Nineteen-year-old Patrick Price is captain of one of best Call of Duty teams in the world — and he lives in Lee County.
The Southern Lee High School 2012 graduate has been playing video games his whole life and was named an international pro gamer in recent years. He's played in 16 major tournaments since 2010 and, starting next week, he travels to London, Paris, Los Angeles, Orlando, Fla., and Anaheim, Calif., for various Major League Gaming (MLG) tournaments, including some with prizes reaching $75,000.
The son of BJ and Lisa Price, Price, who goes by "Aches" online, said he's had a longtime passion for video games.
"I've always had an interest in video games coming from my older brother who had the system before me," Price said. "I've had almost every (gaming) system from Sega, Game Boy up until GameCube, PlayStation, Xbox and every generation going up."
Price said he's always been a competitive person but his interest in competitive gaming began in middle school when Halo 2 was released in 2004.
"From there I learned about MLG," Price said. "And learned about the behind the scenes and how things worked. From there I picked up Call of Duty 4, and that's where I started my start to pro gaming."
Price said he's a fan of almost every shooter game, a sub-genre of action-based video games, including Halo, Counter-Strike and Battlefield, but Call of Duty, which includes more than 10 titles in the series, has been one of his favorites.
Price is the captain of his four-man team, compLexity, and he met his teammates — Tyler "TeePee" Polchow, Ian Porter and Clay Eubanks —online.
"It wasn't about money, at all," Price said. "Back then the prizes are way lower than they are now. And I guess that is what got TeePee and me where we are now. Coming from being underdogs to being the best."
Polchow and Price have played on the same team for more than two years and become close online friends, Price said.
The prizes from the various tournaments are split between the four teammates, and Price said he's made close to $75,000 to $80,000 before taxes.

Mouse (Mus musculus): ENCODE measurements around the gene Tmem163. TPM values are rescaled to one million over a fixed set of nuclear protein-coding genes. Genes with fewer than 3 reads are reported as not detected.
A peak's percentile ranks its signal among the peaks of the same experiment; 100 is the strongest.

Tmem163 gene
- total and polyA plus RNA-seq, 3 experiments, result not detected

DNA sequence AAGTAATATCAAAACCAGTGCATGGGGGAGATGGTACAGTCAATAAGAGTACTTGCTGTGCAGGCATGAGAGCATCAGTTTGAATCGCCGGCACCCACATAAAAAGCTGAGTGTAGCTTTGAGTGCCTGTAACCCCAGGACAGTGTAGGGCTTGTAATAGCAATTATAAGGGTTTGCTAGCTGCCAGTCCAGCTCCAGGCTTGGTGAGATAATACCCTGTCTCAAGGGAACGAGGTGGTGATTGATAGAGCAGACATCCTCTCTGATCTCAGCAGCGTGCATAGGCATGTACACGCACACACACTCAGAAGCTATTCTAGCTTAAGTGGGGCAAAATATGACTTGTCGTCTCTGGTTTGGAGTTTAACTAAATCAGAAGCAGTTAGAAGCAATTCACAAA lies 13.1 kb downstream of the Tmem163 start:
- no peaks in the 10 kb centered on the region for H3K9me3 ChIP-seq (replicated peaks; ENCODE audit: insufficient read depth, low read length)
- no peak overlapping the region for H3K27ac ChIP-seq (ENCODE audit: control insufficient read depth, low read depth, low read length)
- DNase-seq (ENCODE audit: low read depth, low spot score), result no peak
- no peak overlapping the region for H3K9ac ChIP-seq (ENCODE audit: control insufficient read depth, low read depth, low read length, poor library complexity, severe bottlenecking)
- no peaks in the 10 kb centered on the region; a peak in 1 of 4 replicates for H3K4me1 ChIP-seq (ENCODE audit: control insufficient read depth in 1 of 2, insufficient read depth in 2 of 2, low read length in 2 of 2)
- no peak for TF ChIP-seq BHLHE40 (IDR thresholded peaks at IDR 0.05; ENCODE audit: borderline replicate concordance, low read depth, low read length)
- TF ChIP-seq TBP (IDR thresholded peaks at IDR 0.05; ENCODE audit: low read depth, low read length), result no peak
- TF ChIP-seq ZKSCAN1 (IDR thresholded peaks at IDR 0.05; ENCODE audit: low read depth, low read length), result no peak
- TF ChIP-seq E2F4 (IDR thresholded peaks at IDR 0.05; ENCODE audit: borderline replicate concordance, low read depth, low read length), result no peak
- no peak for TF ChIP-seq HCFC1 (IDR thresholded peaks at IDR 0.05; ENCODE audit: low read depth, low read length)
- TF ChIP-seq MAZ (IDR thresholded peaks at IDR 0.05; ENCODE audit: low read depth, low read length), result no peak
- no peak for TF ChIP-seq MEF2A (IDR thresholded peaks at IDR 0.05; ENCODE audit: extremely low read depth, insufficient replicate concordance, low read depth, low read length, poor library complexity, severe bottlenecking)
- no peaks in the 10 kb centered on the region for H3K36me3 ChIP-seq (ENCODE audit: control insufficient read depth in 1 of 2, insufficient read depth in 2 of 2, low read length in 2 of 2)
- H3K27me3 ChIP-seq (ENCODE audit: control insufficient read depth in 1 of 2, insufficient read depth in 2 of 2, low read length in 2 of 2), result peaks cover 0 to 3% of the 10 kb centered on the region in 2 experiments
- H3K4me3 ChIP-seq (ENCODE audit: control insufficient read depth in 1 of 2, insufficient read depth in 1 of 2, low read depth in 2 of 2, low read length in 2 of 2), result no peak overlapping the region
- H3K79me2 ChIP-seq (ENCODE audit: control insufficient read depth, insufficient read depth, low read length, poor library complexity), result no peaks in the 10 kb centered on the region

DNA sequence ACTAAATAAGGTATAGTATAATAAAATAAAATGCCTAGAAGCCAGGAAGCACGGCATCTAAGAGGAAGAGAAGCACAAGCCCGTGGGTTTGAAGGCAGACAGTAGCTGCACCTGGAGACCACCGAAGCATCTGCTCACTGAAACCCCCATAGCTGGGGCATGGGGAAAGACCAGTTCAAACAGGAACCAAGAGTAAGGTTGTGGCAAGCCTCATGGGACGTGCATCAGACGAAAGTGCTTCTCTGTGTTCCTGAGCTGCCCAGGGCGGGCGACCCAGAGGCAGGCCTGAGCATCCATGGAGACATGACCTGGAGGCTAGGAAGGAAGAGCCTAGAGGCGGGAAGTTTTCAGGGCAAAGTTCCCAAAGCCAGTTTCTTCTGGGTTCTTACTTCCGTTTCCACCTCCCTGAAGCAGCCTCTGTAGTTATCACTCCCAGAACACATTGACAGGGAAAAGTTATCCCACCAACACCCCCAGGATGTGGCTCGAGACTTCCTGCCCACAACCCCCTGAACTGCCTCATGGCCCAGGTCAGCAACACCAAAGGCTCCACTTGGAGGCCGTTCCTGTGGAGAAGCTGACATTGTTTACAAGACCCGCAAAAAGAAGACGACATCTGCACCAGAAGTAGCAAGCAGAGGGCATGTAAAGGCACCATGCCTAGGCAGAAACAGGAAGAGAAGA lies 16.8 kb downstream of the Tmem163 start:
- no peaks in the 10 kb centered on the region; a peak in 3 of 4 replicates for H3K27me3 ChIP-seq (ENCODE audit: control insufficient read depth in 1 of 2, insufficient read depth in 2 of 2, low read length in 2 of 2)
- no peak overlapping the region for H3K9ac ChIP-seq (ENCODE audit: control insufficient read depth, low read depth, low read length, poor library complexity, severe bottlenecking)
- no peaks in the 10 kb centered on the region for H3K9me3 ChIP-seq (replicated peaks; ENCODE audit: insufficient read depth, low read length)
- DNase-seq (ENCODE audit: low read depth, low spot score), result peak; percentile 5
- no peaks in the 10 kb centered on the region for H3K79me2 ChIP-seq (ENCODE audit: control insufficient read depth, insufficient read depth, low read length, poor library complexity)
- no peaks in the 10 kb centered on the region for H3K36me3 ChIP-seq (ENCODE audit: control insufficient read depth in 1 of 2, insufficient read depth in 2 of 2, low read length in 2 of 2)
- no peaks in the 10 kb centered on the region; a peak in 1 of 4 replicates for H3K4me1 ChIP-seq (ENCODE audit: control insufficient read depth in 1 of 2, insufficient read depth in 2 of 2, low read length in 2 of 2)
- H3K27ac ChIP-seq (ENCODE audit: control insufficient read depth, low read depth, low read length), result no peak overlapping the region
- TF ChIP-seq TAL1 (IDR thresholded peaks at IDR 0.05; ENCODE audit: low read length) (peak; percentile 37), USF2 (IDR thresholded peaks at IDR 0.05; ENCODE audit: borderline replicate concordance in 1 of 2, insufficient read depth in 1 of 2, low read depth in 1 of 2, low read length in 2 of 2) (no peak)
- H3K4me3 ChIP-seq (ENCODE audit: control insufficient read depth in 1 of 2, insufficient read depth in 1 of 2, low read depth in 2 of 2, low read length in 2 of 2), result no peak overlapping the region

His father joked about the time when a FedEx delivery person shipped a $15,000 check to their neighbor. BJ said their neighbor kindly returned it without ever knowing what was inside.
BJ said they had questions when Price first approached him and his wife about purchasing an Xbox Live account, a feature to play others via the Internet. The next thing they knew, he said, Price had qualified for nationals, formed a team and they were traveling to Dallas for the Major League Gaming Nationals in 2010.
Price entered his pro status while still in high school and said it was easy to balance school work with playing but not as easy to catch up on his missed sleep.
"It was 2011 when it really started to pick up and the more you played, the better you were. It effected me in high school with sleep and I had to show up big on my tests."
Price just finished his first semester at Cape Fear Community College and said he saw a noticeable difference trying to balance playing in high school while trying to compete in college. With five tournaments in the next two months, Price and his teammates, who attend various schools across the country, took a semester off.
"I will keep gaming as long as I see it as profitable chance that I am not going to be wasting my time and money," Price said. "I am going to go back to school as soon as I am able to go back."
With nearly 52,000 followers on Twitter, a micro-blogging social media site, and more than a million views on Twitch, a website that allows users to watch Price play online, Price said he's had people approach him while at school in Wilmington who knew him from the game.
"It's weird at first when someone calls you Aches to your face," Price said. "But it has gotten easier to deal with."
Price leaves for the Gfinity 2 tournament in London at the end of this week.